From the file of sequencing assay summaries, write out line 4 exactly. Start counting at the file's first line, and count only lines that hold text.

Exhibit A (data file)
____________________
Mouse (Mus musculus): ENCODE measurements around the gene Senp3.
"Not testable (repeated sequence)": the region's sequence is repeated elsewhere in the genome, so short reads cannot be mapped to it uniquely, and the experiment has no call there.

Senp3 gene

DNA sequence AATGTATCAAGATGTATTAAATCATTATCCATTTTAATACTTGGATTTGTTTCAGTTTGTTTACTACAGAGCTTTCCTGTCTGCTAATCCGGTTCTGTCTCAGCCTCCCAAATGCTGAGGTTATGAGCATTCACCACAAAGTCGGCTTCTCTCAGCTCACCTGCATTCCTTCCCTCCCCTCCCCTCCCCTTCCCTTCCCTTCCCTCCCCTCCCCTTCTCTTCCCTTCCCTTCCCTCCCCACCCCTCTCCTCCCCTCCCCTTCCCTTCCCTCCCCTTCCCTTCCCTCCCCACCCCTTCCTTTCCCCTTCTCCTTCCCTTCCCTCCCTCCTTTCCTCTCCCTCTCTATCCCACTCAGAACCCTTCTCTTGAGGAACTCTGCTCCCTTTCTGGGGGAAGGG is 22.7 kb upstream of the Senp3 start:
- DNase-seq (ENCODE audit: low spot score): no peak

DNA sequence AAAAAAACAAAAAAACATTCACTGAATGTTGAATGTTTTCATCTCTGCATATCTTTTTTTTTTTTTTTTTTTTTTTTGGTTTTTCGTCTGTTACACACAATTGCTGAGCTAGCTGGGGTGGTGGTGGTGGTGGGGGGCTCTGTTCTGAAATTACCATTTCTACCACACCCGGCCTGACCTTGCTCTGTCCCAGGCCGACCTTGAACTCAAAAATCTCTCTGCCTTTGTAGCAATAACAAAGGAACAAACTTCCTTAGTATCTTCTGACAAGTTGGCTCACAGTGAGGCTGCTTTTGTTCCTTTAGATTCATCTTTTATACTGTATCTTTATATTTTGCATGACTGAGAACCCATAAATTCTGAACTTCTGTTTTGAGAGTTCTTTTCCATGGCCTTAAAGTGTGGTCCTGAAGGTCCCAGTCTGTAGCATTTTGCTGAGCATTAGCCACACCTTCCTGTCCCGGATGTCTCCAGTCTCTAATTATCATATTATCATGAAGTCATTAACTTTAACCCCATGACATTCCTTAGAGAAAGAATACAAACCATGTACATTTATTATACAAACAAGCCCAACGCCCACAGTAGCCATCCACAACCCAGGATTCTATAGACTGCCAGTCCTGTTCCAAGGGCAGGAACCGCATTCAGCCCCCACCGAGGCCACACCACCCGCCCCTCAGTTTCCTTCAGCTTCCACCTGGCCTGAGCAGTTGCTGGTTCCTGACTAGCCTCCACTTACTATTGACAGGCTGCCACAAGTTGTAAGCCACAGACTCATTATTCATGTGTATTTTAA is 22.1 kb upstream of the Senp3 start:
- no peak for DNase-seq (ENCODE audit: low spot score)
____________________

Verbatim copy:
DNA sequence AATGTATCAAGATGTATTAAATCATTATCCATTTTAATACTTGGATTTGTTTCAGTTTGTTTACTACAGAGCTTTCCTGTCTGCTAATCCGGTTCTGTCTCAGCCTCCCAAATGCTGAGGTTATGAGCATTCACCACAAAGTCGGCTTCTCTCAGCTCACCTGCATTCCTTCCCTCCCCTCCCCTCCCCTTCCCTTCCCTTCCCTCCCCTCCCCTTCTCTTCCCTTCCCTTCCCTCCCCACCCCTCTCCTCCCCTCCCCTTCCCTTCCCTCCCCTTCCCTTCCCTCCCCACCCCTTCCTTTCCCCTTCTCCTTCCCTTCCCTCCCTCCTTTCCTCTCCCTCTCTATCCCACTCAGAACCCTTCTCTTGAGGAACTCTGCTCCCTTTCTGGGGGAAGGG is 22.7 kb upstream of the Senp3 start: